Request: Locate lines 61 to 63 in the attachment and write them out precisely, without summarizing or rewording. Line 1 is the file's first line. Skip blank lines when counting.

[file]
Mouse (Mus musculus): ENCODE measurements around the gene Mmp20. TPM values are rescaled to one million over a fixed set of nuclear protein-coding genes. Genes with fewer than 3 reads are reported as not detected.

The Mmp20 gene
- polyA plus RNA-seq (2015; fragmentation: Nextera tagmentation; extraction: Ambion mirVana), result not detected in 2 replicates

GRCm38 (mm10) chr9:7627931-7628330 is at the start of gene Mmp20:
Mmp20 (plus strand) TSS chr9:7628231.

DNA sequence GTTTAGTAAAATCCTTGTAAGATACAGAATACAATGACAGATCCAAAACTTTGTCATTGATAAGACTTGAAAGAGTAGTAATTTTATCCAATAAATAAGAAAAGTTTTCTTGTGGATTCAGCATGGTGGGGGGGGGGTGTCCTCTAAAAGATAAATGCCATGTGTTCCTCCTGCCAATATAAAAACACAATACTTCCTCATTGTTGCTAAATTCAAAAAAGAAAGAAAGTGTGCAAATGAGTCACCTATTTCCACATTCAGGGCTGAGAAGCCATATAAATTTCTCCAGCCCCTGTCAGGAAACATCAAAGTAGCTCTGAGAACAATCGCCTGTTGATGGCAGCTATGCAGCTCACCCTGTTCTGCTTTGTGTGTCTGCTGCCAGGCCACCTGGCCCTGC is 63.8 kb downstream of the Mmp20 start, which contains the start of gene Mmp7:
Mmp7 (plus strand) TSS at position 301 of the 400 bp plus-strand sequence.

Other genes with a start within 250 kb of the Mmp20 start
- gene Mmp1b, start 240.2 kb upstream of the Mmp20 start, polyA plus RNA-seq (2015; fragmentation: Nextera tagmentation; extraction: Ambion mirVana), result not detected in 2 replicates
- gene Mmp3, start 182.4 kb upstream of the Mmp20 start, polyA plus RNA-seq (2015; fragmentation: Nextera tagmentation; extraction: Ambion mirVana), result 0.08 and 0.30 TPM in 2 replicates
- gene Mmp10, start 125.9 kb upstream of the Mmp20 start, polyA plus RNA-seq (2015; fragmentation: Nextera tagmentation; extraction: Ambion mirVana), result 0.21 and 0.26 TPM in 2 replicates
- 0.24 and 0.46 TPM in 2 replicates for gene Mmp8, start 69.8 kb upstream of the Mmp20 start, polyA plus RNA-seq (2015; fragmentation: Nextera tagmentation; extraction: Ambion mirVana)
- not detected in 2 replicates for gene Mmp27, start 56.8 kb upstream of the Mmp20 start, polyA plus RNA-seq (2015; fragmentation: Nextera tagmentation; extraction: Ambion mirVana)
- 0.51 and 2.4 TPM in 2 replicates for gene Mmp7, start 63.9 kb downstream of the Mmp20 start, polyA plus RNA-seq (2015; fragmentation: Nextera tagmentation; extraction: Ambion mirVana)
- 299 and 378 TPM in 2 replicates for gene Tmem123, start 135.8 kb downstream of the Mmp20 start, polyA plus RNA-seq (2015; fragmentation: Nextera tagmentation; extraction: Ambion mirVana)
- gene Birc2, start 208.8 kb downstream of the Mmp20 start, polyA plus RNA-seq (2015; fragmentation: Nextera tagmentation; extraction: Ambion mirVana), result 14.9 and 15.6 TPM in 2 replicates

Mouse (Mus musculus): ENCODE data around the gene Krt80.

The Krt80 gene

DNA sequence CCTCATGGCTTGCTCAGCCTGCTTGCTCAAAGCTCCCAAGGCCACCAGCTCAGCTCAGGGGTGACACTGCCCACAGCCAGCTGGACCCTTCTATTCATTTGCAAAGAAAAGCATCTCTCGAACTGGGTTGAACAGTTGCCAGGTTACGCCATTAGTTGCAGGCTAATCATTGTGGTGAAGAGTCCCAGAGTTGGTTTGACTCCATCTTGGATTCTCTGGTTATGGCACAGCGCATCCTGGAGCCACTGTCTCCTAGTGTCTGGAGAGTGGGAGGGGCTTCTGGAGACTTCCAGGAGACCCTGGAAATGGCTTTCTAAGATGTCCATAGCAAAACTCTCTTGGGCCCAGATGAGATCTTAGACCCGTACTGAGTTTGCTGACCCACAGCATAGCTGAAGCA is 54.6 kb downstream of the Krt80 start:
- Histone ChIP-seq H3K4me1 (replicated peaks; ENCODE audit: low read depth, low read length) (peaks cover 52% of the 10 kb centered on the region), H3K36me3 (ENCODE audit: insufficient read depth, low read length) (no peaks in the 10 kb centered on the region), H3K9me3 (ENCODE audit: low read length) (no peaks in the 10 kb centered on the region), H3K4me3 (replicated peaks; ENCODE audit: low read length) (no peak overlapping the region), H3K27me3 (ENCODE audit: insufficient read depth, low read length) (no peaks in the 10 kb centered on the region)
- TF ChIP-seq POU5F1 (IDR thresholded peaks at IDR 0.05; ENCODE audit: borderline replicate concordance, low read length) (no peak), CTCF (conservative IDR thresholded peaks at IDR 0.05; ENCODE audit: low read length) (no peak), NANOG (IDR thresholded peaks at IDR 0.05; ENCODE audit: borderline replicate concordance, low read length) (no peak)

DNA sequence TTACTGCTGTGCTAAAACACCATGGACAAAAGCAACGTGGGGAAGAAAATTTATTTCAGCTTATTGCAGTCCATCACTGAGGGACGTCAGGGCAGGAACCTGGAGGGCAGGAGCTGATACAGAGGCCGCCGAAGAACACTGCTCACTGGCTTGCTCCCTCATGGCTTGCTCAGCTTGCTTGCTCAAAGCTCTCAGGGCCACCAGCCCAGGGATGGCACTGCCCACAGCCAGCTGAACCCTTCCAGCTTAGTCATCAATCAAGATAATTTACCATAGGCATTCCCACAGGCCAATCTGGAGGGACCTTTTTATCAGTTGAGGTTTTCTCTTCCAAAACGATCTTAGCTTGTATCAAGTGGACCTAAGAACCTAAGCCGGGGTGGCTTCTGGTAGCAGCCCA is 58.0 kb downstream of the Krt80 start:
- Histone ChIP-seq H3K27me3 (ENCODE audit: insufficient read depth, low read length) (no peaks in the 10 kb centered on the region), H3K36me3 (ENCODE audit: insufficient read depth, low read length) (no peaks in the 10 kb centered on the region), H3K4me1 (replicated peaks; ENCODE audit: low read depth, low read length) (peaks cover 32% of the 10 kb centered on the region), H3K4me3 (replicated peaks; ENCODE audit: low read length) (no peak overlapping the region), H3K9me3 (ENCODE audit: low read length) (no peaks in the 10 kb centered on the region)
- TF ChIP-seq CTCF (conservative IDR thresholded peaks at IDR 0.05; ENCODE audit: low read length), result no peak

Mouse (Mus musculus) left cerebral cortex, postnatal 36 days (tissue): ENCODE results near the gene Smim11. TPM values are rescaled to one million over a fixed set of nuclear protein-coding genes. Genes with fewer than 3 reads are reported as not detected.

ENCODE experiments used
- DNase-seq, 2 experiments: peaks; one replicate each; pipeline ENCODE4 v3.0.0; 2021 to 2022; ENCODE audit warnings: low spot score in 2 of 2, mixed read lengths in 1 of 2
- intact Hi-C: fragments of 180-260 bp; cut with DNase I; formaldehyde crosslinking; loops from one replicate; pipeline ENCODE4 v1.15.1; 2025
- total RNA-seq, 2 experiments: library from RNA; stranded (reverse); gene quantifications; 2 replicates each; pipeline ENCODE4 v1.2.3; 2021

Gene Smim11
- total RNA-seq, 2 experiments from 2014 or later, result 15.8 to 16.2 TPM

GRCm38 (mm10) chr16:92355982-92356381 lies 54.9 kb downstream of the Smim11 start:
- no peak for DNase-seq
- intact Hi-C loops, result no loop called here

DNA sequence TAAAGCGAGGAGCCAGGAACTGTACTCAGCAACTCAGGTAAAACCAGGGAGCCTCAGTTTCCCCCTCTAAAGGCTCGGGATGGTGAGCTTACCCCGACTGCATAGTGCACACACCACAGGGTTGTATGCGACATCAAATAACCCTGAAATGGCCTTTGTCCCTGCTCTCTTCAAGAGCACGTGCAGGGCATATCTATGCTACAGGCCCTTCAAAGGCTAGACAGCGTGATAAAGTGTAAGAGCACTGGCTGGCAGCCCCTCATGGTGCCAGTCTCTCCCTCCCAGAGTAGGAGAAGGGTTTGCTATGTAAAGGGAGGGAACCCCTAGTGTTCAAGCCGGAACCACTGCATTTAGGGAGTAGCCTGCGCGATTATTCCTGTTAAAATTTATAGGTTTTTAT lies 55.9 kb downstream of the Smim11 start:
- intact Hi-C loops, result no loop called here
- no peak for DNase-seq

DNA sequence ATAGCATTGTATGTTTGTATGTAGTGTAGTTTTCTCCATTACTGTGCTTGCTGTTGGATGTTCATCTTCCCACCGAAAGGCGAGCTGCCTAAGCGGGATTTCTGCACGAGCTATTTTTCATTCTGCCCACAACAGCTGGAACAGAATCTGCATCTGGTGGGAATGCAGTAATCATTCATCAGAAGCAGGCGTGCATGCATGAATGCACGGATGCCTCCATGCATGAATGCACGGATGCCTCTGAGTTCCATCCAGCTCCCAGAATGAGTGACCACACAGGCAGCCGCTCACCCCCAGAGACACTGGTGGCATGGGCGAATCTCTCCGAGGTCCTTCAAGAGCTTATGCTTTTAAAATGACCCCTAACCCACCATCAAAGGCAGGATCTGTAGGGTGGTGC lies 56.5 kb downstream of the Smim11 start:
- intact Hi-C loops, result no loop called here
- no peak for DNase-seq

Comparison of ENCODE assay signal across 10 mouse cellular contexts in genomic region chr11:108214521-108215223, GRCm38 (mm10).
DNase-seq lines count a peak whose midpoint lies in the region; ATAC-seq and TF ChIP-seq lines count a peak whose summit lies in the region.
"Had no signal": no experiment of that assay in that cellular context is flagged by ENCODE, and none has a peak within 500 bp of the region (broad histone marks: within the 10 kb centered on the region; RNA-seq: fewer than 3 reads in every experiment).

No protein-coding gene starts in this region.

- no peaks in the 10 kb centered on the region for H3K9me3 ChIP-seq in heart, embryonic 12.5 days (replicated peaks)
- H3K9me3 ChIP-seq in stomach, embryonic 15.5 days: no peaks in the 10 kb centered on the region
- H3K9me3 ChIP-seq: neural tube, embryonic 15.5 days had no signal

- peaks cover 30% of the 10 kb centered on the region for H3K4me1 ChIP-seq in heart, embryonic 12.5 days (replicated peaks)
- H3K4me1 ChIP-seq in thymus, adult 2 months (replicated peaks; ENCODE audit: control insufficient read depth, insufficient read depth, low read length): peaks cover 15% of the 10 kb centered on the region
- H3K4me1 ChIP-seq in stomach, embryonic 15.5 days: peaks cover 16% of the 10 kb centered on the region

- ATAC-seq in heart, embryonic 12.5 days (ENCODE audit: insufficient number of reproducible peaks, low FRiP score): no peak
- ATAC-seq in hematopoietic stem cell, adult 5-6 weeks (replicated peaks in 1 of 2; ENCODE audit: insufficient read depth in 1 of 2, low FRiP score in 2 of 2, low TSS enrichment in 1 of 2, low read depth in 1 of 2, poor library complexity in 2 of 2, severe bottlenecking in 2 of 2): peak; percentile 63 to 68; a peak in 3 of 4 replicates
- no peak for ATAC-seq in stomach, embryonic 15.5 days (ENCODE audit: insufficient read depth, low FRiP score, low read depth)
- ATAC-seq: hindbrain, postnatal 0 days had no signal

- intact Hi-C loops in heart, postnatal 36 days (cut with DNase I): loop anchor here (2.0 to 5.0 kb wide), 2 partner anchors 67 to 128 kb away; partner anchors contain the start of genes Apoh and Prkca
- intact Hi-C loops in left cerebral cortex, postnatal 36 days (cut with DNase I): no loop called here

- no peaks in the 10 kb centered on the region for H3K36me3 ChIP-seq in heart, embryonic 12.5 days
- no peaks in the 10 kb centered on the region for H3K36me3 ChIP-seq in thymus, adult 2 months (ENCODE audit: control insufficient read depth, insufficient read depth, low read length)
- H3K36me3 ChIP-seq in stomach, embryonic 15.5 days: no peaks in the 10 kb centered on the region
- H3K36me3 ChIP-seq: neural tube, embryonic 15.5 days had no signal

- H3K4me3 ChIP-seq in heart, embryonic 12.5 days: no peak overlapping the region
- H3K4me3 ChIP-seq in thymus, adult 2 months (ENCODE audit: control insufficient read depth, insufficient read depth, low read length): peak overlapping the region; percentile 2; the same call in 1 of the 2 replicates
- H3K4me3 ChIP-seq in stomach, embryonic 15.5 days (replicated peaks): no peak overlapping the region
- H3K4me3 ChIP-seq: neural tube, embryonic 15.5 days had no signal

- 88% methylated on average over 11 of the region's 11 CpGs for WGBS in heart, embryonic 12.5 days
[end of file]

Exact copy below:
- H3K4me3 ChIP-seq in heart, embryonic 12.5 days: no peak overlapping the region
- H3K4me3 ChIP-seq in thymus, adult 2 months (ENCODE audit: control insufficient read depth, insufficient read depth, low read length): peak overlapping the region; percentile 2; the same call in 1 of the 2 replicates
- H3K4me3 ChIP-seq in stomach, embryonic 15.5 days (replicated peaks): no peak overlapping the region